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Spatially-Explicit Predictive Maps of Greater Sage-Grouse Brood Selection Integrated with Brood Survival in Nevada and Northeastern California, USA


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Brussee, B.E., Coates, P.S., O'Neil, S.T., Casazza, M.L., Espinosa, S.P., Boone, J.D., Ammon, E.M., Gardner, S.C., and Delehanty, D.J., 2022, Spatially-explicit predictive maps of greater sage-grouse brood selection integrated with brood survival in Nevada and Northeastern California, USA: U.S. Geological Survey data release,


We used a hierarchical Bayesian modeling framework to estimate resource selection functions and survival for early and late brood-rearing stages of sage-grouse in relation to a broad suite of habitat characteristics evaluated at multiple spatial scales within the Great Basin from 2009 to 2019. Sage-grouse selected for greater perennial grass cover, higher relative elevations, and areas closer to springs and wet meadows during both early and late brood-rearing. Terrain characteristics, including heat load and aspect, were important in survival models, as was variation in shrub height. We also found strong evidence for higher survival for both early and late broods within previously burned areas, but survival within burned areas decreased [...]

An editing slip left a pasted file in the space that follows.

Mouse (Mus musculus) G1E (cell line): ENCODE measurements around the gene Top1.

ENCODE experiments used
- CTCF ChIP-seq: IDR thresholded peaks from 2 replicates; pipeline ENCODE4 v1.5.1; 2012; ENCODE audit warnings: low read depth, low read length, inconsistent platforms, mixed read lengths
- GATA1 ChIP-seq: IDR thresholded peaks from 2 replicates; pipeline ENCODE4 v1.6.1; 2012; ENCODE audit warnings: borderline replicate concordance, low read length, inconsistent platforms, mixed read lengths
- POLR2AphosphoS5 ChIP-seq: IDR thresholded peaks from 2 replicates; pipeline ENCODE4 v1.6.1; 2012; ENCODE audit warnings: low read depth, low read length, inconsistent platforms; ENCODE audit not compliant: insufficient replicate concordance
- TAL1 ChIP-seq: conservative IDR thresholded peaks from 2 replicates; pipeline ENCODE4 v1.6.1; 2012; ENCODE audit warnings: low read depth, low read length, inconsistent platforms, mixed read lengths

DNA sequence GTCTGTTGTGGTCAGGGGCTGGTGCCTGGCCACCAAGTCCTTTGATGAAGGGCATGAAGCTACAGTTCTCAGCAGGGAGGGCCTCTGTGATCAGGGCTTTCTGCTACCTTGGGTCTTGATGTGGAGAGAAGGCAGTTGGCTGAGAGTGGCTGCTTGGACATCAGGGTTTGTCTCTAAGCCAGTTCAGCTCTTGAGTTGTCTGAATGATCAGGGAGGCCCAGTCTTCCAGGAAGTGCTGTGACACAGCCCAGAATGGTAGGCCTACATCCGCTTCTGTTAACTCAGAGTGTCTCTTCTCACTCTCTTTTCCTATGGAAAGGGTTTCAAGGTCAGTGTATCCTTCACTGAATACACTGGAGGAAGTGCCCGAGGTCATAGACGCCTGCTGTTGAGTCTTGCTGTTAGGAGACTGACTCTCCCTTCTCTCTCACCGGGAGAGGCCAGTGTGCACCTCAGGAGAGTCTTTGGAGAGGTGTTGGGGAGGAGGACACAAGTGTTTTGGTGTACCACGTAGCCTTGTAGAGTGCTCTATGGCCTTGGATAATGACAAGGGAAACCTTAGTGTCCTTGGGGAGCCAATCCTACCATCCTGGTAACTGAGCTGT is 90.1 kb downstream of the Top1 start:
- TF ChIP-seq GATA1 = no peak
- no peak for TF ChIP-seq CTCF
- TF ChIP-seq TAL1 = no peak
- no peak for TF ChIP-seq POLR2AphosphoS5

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Numerous wildlife species within semi-arid shrubland ecosystems across western North America are experiencing substantial habitat loss and fragmentation. These changes in habitat are often attributed to a diverse suite of factors including prolonged and increasingly severe droughts, conifer expansion, anthropogenic development, domestic and feral livestock grazing, and invasion of exotic annual grasses, which promotes increased wildfire frequency and severity. Greater sage-grouse (Centrocercus urophasianus; hereafter, sage-grouse) are considered an indicator of sagebrush ecosystem health and have experienced widespread population decline associated with habitat loss and degradation, as well as changes in predator communities. Our objectives were to model and map sage-grouse habitat selection and survival during the important brood-rearing life stage in relation to landscape-scale environmental predictors. Furthermore, we sought to understand impacts of wildfire and annual grass invasion on brood habitat, as these accelerated disturbance regimes are a primary cause of habitat loss within the Great Basin region of the USA.


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DOI doi:10.5066/P9B593DZ

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